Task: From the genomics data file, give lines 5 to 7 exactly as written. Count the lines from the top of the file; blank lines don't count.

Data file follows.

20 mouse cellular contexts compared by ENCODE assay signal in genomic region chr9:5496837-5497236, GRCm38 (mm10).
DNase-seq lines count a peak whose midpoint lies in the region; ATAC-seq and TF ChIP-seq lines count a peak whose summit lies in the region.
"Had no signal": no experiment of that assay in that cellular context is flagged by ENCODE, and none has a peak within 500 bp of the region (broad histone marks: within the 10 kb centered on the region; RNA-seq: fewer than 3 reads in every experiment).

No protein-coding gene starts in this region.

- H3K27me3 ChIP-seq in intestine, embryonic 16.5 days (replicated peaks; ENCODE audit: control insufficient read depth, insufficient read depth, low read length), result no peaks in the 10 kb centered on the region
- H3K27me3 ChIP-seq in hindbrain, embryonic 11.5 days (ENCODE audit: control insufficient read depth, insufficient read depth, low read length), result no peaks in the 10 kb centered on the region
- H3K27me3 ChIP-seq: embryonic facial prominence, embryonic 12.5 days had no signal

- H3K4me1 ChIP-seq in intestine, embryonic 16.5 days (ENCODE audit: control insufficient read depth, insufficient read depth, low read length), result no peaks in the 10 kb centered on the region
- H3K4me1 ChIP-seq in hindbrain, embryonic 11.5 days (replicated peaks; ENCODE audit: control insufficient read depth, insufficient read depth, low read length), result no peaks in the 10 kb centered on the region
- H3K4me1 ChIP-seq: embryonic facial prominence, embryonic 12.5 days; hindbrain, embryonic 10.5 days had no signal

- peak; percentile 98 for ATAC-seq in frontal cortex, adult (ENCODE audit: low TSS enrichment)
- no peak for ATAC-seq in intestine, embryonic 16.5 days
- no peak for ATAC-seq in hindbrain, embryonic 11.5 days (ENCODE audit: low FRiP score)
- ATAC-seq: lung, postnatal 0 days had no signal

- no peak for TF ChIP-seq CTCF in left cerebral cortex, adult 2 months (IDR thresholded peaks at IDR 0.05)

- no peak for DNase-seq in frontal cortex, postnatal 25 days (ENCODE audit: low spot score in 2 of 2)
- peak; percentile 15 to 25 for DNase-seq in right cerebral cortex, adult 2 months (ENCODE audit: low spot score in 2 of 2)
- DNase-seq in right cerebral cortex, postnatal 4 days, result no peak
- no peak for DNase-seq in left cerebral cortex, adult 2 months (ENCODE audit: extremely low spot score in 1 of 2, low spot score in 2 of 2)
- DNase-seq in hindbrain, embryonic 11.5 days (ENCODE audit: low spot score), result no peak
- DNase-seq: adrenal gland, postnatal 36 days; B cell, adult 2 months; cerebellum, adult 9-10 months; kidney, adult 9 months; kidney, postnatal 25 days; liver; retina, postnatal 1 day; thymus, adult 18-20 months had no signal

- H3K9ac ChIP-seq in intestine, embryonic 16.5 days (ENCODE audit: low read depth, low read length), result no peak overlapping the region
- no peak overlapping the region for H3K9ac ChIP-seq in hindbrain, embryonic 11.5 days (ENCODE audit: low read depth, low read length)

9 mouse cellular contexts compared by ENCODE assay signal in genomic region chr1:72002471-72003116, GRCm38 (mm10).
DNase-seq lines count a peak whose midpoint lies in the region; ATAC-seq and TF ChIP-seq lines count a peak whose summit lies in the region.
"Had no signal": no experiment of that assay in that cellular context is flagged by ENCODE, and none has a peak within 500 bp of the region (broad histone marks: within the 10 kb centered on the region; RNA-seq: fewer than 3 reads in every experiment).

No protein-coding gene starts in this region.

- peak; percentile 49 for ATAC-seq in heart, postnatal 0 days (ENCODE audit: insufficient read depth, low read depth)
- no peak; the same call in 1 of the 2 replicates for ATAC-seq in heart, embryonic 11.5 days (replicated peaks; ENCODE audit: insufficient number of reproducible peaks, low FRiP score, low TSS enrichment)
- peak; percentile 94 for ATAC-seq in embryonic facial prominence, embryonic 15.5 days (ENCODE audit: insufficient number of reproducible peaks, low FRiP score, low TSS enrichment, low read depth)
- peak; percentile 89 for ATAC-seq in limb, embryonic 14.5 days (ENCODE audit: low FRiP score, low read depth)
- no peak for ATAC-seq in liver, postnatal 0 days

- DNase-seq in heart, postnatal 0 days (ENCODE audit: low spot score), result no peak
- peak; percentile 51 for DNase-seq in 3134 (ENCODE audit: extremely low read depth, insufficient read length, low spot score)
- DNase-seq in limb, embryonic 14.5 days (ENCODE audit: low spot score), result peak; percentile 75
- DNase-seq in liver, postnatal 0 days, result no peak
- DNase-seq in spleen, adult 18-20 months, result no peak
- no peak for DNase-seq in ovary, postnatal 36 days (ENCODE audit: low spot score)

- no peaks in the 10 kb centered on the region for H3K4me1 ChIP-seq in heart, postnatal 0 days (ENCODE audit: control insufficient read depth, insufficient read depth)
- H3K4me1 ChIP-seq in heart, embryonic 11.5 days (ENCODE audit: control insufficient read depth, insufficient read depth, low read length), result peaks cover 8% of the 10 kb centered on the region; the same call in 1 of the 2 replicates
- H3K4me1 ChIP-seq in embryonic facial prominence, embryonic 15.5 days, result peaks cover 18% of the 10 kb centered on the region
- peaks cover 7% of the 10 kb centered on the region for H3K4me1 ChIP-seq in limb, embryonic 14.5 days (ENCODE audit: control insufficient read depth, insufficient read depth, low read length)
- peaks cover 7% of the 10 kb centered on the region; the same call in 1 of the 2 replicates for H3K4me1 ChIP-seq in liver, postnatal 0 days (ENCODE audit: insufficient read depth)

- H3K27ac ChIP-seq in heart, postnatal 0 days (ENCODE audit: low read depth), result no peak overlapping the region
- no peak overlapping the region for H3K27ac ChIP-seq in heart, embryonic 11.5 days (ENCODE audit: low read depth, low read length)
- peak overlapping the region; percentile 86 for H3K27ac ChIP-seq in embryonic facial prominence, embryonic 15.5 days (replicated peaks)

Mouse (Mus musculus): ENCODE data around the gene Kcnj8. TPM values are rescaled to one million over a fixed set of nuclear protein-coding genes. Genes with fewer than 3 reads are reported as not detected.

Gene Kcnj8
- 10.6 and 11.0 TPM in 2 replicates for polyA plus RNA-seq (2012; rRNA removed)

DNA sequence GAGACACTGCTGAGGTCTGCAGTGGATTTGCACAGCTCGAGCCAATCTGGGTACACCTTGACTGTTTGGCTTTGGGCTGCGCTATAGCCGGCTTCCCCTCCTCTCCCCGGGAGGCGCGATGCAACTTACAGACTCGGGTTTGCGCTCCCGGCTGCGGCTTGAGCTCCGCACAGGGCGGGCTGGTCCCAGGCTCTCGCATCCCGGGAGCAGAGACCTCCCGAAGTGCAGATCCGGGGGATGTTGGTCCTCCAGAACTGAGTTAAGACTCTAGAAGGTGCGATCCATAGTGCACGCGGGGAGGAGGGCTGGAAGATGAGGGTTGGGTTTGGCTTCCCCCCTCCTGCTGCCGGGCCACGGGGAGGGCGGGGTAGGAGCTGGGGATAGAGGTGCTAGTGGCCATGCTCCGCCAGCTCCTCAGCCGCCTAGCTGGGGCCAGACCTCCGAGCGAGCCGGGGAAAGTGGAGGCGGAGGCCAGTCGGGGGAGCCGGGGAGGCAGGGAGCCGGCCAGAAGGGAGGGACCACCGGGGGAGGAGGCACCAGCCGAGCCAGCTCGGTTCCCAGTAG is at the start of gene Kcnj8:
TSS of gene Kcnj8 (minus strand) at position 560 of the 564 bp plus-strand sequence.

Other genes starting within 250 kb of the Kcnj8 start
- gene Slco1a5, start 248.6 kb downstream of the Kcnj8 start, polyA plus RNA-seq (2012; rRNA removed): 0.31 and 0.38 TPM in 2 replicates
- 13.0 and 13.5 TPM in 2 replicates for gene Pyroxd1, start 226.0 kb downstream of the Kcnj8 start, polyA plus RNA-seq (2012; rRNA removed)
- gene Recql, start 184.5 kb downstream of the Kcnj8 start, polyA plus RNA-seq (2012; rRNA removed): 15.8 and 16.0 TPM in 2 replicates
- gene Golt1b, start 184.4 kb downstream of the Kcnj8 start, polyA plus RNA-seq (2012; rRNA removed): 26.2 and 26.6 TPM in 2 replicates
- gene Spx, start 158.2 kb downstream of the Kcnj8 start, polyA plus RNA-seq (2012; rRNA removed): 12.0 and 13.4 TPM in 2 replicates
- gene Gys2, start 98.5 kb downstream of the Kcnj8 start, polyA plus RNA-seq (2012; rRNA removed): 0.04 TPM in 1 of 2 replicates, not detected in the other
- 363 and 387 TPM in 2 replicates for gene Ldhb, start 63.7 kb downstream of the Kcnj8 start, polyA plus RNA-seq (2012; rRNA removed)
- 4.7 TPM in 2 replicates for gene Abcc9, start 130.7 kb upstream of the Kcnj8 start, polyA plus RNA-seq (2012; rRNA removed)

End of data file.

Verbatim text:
- H3K27me3 ChIP-seq in intestine, embryonic 16.5 days (replicated peaks; ENCODE audit: control insufficient read depth, insufficient read depth, low read length), result no peaks in the 10 kb centered on the region
- H3K27me3 ChIP-seq in hindbrain, embryonic 11.5 days (ENCODE audit: control insufficient read depth, insufficient read depth, low read length), result no peaks in the 10 kb centered on the region
- H3K27me3 ChIP-seq: embryonic facial prominence, embryonic 12.5 days had no signal